Wednesday, April 6, 2011

NATO isn't doing enough for Libya

 Oil town of Brega

Libyan rebels retreating from their positions outside the oil town of Brega and facing heavy fighting elsewhere in the country have accused NATO forces of not providing enough air support and failing to protect civilians.

The complaint comes as international players involved in Libya increase their efforts to resolve the situation through diplomatic means. Many rebels say the coalition's shift to negotiations has led to a decline in NATO’s military campaign, a move that rebels say is costing lives.

NATO troops relaxing

Gen. Abdul Fattah Younis
 Gen. Abdul Fattah Younis, Libya’s rebel commander and Col. Muammar Qaddafi's former interior minister, said NATO forces were “not doing anything.” He complained that an overly bureaucratic process has created a system that keeps NATO jets from responding to developing situations for hours. He also faulted NATO for limited actions in Misratah, the only large city in western Libya still under the control of antigovernment forces, which he said were at risk for "extermination."

“If NATO should wait another week, there will be no more Misratah,” said General Younis in an article by BBC. “You will not find anyone.”

Younis's sentiments run deep amid the rank and file of the Libyan rebels. After suffering their first major territorial loss to government forces in almost a week, many rebels say they felt let down by NATO, reports The Wall Street Journal. Rebels had held their lines in Brega for three days when government forces began shelling their position and they had to retreat.

“Ever since Qaddafi started looking for a way out, negotiating for an end, NATO has backed off,” said Abdallah Daboob, a rebel fighter who retreated from Brega. “Our question for NATO is this: are you with us or against us?”

NATO has insisted that it is in Libya not to overthrow Colonel Qaddafi, but to prevent further loss of civilian life. 
Curt Weldon

Former US Congressman Curt Weldon is scheduled to meet with Qaddafi today in Tripoli. The embattled Libyan ruler invited Mr. Weldon, whom he first met in 2004 when he visited Libya on a congressional delegation.

CNN reports that Weldon will try to talk Qaddafi into peacefully stepping down. Weldon has said it is unlikely anyone can “simply bomb him into submission.” The US also sent Chris Stevens as their special envoy to meet with the Libyan opposition on Tuesday.

Meanwhile, rebel forces can expect a tough fight. Army veterans who’ve volunteered to train the rebel fighters say that many people had never even held a weapon before joining opposition forces, reports the Australian Broadcasting Corporation. It appears that Qaddafi’s forces also vastly outgun the rebels.

Even though NATO forces say they have eliminated roughly a third of government troops, rebels say they still require much more help if they are to succeed. BBC reported that NATO is having trouble staging airstrikes on Qaddafi's forces because they are hiding weaponry in civilian areas, where NATO will not strike out of concern about causing civilian casualties.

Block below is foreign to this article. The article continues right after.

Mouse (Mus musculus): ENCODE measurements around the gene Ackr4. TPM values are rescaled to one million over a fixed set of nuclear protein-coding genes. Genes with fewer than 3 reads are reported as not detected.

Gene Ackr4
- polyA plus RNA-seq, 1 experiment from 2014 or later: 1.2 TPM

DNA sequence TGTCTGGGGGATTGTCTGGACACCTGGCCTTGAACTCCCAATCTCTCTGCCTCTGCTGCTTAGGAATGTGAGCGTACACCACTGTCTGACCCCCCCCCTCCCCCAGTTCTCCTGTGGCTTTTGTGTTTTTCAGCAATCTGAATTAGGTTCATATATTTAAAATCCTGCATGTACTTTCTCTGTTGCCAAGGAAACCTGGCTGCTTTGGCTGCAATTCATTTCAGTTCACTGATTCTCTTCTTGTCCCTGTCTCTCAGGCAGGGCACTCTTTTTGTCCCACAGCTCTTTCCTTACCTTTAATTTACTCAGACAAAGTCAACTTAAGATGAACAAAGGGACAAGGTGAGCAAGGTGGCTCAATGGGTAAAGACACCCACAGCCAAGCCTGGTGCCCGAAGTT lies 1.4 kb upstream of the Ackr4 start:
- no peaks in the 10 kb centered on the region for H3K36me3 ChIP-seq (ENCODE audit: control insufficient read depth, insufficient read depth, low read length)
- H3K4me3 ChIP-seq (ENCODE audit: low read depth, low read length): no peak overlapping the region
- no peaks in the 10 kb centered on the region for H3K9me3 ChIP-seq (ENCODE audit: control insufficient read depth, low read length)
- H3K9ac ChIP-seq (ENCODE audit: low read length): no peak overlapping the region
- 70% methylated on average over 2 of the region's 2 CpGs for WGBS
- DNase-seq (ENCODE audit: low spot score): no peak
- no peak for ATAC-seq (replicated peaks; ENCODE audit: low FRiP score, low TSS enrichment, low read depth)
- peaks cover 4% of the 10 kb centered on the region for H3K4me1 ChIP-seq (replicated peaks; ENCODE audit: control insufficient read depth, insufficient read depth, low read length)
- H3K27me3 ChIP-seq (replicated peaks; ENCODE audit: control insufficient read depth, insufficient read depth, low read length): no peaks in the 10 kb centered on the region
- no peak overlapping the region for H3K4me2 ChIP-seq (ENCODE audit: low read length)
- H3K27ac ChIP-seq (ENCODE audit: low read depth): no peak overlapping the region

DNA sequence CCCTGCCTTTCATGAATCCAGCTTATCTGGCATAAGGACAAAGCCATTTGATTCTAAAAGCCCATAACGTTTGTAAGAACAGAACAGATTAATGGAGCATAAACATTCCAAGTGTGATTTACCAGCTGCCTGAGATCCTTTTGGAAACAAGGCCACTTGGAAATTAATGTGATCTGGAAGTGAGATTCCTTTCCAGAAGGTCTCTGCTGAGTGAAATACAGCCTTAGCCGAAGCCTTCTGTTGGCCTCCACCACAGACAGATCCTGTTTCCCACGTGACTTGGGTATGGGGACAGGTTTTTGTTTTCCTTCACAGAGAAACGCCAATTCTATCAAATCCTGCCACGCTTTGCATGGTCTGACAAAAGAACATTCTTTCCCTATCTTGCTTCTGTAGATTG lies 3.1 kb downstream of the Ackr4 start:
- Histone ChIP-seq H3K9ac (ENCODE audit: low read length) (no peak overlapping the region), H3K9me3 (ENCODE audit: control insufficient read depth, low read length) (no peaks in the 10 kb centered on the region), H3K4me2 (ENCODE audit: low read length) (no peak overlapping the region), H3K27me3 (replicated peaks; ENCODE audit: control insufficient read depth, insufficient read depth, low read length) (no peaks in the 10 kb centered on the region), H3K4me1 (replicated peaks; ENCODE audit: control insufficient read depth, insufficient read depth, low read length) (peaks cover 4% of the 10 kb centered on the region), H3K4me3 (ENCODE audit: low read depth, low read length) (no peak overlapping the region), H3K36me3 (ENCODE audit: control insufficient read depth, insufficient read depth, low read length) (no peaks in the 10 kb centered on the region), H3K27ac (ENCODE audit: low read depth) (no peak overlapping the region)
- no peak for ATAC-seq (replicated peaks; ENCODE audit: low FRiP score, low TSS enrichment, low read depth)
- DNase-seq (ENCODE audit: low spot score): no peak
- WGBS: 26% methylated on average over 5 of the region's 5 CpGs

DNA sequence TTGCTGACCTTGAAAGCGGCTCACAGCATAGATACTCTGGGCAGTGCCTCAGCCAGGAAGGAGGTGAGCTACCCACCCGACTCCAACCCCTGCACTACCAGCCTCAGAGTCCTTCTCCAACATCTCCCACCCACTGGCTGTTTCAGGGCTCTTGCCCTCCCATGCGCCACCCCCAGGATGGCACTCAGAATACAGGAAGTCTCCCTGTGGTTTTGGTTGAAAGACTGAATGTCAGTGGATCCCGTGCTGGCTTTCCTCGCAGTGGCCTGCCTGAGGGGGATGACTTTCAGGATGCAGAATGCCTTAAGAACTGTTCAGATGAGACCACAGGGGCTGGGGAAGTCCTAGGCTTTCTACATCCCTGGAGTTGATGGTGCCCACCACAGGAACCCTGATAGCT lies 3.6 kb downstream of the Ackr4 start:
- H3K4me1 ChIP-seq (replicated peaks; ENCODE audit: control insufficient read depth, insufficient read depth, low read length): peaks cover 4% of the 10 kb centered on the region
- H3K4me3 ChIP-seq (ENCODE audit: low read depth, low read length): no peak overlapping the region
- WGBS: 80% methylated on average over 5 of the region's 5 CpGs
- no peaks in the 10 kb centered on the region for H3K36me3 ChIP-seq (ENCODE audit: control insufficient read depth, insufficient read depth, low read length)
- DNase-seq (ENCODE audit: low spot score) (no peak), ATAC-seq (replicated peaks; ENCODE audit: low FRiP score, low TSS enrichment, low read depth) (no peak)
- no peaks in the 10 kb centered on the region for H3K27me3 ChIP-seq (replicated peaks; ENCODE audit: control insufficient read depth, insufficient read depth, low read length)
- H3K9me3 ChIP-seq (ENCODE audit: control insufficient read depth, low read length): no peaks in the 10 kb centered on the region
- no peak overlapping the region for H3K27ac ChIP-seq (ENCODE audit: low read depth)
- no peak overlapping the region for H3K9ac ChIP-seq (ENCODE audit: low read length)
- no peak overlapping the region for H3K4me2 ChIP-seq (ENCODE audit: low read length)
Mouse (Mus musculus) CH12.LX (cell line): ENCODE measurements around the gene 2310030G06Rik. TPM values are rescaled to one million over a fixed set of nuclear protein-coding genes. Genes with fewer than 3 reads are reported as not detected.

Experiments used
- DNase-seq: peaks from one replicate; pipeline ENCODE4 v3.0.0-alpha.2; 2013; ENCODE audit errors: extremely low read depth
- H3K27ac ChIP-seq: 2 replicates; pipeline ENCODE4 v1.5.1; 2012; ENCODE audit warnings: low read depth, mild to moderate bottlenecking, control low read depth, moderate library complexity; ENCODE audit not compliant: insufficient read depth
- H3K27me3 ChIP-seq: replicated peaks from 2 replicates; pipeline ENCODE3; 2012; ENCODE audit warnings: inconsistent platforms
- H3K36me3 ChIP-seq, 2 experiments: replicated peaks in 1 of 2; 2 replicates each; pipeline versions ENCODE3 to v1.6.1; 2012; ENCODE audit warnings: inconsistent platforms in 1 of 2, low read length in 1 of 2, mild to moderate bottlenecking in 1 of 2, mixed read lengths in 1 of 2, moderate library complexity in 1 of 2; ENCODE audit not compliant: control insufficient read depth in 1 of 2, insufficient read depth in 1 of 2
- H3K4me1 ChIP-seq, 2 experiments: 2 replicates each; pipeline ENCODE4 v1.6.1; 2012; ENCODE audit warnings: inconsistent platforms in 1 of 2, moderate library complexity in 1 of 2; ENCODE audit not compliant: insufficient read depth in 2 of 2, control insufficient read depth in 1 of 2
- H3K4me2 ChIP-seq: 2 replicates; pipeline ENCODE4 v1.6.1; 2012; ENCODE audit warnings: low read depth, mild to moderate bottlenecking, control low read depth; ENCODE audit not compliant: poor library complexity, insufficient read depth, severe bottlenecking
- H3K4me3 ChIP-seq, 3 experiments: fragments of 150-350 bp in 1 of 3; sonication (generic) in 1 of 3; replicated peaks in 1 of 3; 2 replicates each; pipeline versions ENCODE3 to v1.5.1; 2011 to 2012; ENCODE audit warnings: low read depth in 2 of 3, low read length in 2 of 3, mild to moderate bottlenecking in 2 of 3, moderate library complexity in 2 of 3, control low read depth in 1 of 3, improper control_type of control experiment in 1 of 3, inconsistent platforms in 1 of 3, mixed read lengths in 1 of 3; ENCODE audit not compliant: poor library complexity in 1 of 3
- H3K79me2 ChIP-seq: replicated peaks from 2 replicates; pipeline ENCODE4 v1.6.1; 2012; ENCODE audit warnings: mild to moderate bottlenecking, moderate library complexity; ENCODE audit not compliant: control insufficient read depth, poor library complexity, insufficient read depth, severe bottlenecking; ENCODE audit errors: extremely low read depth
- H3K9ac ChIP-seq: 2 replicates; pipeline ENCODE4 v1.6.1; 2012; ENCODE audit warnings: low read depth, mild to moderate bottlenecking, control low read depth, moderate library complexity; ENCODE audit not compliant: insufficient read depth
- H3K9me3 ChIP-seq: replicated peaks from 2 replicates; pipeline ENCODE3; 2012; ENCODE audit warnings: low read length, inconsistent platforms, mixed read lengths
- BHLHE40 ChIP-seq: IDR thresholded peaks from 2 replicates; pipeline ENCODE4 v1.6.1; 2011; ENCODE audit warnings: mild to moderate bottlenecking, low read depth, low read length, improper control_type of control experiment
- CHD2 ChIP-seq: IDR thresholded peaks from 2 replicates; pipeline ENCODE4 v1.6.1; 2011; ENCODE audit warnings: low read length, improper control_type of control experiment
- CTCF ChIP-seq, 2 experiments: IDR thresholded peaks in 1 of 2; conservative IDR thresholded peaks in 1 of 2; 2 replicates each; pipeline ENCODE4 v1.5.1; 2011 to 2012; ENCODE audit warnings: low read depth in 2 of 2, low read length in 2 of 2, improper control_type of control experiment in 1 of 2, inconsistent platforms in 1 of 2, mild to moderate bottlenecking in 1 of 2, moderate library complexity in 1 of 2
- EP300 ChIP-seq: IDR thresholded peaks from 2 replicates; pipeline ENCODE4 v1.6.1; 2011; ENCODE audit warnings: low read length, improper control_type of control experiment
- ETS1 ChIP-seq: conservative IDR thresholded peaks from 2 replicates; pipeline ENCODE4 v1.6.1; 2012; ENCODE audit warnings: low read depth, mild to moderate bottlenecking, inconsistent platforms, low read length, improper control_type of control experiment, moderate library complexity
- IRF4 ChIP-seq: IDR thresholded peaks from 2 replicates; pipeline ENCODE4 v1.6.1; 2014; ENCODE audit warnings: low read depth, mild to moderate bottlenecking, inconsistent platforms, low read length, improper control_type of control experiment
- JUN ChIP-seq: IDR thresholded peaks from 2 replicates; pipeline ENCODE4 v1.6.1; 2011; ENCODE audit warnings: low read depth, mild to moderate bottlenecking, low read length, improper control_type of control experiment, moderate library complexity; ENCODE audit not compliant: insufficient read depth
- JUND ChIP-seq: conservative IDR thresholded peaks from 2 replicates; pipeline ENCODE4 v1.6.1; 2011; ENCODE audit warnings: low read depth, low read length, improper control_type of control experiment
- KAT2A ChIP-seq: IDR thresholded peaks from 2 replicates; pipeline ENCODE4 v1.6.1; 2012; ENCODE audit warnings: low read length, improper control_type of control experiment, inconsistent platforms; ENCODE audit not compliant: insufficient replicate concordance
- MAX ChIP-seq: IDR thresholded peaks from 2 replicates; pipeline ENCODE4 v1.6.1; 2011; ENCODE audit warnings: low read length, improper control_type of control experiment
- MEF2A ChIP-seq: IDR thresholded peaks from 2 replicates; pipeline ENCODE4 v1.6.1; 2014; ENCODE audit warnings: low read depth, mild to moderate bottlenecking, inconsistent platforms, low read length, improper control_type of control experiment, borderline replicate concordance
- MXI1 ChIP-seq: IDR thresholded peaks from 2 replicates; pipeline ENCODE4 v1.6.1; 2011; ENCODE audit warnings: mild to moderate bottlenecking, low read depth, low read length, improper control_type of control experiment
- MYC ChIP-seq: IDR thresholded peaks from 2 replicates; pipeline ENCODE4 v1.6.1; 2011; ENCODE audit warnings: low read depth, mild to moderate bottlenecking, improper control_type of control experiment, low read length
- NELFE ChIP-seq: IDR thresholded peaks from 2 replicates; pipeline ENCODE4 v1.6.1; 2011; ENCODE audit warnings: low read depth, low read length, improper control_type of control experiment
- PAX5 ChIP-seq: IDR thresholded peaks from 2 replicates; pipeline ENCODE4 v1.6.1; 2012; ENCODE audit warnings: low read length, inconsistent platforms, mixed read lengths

Despite the setbacks, rebel forces are optimistic. They say that loss of territory is to be expected in a war like this one and does not constitute defeat.

“There is no revolution without setbacks,” said Mustafa Gheriani, the rebel government’s spokesman, in an article by The Telegraph. “But the people will win. ... We are committed to fighting this tyrant, and either we will drive him out or he will rule a country with no people in it.”

While the fighting has been seen as a back and forth battle, oil futures have edged up sharply. Brent crude futures hit a fresh two-and-a-half-year high today, supported by a weaker dollar and fierce fighting around Libya's key oil towns, with some analysts saying that $125 a barrel was now in sight.

The International Energy Agency's announcement earlier Wednesday that some oil exports had resumed from Libya did little to dampen the rally that took Brent crude up to an intraday high of $123 a barrel, as the majority of Libyan crude production remains shut in.

At 1157 GMT, the front-month May Brent contract on London's ICE futures exchange was 15 cents higher at $122.37 a barrel.

The front-month May contract on the New York Mercantile Exchange lagged behind Brent and moved into negative territory, trading 13 cents lower at $108.21 a barrel at 1157 GMT.

Supply disruptions of Libyan crude have had more of an impact on the Brent benchmark than the U.S. benchmark, as Libya mostly supplied refineries in Southern Europe before the war.

Andrey Kryuchenkov, vice president of commodities research at VTB Capital, said any small indication of supply-side disruptions will overshadow everything else and send the market even higher.

"It looks like we're heading to $125 a barrel--the momentum is there," he said.

Torbjorn Kjus, an oil market analyst at DnB NOR, said it would be hard to see a catalyst that could take prices lower.

The weak dollar also helped oil climb Wednesday, as the euro soared against the greenback on expectations that the European Central Bank will hike rates at its meeting Thursday. The widely-anticipated hike is thought to be the first in a series as the ECB engages in even more monetary tightening.

A weak dollar typically pushes oil prices up as market participants pile into dollar-priced commodities such as oil.

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